Seamanship Quotation

“In political activity, then, men sail a boundless and bottomless sea; there is neither harbour for shelter nor floor for anchorage, neither starting-place nor appointed destination.”
— from Michael Oakeshott's
Political Education” (1951)

Thursday, December 15, 2011

Angela Merkel and those glorious technocrats

Time magazine’s choice of the Protestor as the person of the year captures the temper and the potentiality of the moment. Also, it honors personal courage. However, as with Barack Obama’s Nobel Peace prize in 2009, its logic seems rather premature.

Protestors in Tunisia, Libya, and Egypt demonstrated that no political order is permanent. However, they didn’t rediscover the idea that the world is changeable. Outside the Middle East, it was already widely asserted that the status quo—the global order of interdependent market economies that the designed and the whole world now operates—would soon break up.  

The biggest story of this year is not what the protestors have changed, but how well the world's young imperfect order has held.

This was to be the year for the center to lose its grip: Washington was to be irredeemably radicalized by the Tea Party, debt-default, and a double-dip recession, and the “fundamental flaws” of the Euro zone were literally going to reverse European integration.

Next year may be different. For this year, however, the so-called technocrats—the central bankers, the economists, and the elected politicians who respect and can comprehend their advise—made the real news, and saved the status quo.

Their prominence shouldn’t be dispiriting. Their accomplishments don’t represent a surrender of democratic politics to robotic bureaucrats.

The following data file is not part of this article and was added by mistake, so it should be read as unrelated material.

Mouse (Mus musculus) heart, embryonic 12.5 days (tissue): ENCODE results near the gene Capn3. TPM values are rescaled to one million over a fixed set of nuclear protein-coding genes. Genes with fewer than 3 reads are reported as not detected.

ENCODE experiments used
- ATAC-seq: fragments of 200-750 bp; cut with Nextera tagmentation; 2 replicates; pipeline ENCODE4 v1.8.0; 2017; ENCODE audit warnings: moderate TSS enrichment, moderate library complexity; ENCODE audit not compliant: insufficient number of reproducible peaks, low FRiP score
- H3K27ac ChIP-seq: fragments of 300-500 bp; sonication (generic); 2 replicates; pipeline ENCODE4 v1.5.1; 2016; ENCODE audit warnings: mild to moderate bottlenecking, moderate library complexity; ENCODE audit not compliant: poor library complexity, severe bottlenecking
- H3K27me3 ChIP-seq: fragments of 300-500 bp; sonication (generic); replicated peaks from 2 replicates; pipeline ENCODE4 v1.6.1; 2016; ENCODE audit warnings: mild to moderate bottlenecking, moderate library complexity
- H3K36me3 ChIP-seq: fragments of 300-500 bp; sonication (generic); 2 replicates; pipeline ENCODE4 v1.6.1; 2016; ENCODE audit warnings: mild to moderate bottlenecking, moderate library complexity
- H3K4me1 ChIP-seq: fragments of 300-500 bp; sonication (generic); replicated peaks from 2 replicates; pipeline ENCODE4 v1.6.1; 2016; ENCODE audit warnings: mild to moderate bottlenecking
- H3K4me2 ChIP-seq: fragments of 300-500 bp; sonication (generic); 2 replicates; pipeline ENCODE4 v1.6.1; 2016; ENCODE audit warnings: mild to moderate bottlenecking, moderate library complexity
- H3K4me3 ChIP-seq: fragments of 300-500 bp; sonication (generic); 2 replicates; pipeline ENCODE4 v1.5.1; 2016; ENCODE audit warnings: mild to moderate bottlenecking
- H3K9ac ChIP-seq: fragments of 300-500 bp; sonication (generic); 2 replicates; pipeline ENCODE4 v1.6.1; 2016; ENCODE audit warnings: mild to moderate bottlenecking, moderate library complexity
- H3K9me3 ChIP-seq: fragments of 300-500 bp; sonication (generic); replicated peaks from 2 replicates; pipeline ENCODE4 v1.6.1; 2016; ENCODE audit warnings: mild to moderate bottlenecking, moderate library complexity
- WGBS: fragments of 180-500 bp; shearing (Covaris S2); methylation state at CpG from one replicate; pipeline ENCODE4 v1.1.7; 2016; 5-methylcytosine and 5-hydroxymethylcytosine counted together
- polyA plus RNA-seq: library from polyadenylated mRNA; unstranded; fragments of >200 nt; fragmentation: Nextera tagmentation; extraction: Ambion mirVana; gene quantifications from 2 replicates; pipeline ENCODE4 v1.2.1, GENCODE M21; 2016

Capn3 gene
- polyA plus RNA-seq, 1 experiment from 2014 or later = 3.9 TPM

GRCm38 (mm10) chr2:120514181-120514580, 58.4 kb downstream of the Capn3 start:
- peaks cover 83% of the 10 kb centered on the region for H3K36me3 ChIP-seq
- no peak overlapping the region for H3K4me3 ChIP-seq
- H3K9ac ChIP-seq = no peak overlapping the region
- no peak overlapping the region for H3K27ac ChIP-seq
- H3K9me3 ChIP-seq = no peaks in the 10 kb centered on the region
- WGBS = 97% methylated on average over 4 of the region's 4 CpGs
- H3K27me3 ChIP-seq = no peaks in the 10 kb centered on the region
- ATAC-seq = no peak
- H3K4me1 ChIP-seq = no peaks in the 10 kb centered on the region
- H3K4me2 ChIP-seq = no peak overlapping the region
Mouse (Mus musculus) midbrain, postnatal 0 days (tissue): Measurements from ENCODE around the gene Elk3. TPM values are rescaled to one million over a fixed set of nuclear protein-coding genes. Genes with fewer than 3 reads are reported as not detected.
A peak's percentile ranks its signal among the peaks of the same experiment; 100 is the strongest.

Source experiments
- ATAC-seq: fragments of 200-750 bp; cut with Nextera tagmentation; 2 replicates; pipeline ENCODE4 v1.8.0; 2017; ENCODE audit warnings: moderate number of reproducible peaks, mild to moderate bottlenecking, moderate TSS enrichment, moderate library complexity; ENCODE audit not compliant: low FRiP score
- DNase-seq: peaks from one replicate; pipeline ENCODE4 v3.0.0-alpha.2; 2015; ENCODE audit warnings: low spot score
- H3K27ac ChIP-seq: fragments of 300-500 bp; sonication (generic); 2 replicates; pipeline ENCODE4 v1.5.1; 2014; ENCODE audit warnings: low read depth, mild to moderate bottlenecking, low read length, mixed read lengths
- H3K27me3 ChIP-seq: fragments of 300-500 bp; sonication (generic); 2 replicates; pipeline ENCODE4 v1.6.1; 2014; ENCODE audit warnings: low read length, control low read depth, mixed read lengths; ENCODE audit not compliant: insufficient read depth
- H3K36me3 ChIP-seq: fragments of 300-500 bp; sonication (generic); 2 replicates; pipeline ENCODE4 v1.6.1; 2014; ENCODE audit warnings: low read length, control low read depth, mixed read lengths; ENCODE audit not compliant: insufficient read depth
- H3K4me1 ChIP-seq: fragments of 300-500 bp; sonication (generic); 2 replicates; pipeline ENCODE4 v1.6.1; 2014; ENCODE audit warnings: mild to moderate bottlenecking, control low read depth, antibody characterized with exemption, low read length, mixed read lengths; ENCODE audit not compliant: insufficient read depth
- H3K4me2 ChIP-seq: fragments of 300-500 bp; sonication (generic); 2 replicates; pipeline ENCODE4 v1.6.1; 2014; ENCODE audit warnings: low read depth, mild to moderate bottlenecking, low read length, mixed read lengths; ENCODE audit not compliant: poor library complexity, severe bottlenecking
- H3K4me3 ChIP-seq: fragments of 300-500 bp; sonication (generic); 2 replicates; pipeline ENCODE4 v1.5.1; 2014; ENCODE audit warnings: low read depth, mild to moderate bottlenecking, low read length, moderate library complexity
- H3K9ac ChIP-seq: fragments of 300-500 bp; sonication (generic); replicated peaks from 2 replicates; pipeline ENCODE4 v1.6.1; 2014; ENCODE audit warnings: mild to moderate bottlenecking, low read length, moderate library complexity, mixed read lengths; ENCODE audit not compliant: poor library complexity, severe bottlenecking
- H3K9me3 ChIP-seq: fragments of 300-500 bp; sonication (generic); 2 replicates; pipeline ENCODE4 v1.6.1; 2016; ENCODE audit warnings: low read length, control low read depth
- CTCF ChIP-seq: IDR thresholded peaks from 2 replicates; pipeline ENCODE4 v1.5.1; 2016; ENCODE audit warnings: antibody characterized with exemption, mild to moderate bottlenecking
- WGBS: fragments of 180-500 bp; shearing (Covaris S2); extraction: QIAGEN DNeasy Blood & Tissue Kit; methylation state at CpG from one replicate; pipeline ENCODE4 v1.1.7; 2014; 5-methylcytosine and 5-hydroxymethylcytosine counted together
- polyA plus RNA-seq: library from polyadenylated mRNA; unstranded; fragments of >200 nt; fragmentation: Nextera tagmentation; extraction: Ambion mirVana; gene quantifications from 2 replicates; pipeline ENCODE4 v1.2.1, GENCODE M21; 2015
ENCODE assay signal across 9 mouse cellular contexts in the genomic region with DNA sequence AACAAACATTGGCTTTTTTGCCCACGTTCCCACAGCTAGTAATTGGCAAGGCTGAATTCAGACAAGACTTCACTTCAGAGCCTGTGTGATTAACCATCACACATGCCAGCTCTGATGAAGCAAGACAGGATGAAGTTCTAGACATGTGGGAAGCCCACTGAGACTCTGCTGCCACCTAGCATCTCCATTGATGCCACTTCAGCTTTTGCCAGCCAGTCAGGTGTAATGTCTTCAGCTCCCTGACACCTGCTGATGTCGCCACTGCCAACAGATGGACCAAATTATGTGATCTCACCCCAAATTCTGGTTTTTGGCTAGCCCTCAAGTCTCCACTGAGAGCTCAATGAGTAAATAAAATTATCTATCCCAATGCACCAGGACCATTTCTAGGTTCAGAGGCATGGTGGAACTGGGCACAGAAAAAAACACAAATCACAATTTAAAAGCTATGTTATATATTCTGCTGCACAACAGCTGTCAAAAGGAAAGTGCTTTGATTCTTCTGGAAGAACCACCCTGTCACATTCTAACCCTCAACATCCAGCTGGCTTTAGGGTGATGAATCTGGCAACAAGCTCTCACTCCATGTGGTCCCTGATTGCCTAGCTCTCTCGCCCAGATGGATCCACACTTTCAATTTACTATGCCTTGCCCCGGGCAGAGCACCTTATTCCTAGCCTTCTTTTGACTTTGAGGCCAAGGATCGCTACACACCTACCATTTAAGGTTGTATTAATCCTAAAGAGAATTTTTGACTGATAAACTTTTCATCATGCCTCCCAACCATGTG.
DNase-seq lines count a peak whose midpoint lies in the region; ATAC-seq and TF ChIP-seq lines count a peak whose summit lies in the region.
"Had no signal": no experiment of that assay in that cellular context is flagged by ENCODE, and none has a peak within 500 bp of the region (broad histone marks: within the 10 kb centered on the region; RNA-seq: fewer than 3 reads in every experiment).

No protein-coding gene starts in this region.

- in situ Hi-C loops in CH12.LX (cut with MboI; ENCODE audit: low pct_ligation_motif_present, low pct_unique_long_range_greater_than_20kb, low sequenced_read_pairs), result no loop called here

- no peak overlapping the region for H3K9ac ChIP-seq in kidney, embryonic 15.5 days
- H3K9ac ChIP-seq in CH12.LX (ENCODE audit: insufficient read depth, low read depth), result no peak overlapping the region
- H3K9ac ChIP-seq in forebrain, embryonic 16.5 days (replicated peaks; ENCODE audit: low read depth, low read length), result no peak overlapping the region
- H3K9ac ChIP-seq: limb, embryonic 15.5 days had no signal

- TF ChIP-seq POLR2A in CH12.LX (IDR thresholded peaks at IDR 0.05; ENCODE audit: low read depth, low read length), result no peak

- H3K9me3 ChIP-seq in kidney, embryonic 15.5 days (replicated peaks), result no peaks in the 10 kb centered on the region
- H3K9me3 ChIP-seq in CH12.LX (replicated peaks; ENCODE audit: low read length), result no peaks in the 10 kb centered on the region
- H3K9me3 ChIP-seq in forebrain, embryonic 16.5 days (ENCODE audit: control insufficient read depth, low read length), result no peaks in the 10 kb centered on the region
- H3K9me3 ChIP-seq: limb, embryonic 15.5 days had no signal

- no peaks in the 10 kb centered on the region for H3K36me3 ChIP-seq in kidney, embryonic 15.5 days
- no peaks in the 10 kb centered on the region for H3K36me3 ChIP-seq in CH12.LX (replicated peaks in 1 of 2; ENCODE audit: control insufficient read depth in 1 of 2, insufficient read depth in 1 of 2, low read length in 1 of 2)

It is noteworthy that the two Western leaders holding more political power in December than they held last January—Angela Merkel and Stephen Harper—are both called technocrats. And those whose authority has weakened—Barack Obama, David Cameron, and Nicolas Zarkozy, for instance—are called consummate politicians and great communicators.

Slate magazine noted the technocrat’s impact but misrepresented their vocation.

“An expert, not a politician. Technocrats make decisions based on specialized information rather than public opinion. For this reason, they are sometimes called upon when there’s no popular or easy solution to a problem (like, for example, the European debt crisis). The word technocrat derives from the Greek tekhne, meaning skill or craft, and an expert in a field like economics can be as much a technocrat as one in a field more commonly thought to be technological (like robotics). Both Papademos and Monti hold advanced degrees in economics, and have each held appointments at government institutions

Angela Merkel has proven to be a master of details but, also, an architect of political change and a shaper of public opinion.

Addressing the “fundamental flaws” of the Euro-zone, rather than surrendering to them, requires confidence as a politician as well as technical credibility.

Great public projects demand both sets of skills—occasionally in one person, usually in seamless teams. In the spirit of this season of generalities and Time magazine, here are a few propositions about these two sets of political actors:

The technocrats prefer to huddle; the campaigners look for the podium.

The technocrats are called incrementalists and miss deadlines because they like to test ideas.

The campaigners like to force the issues and compromise later.

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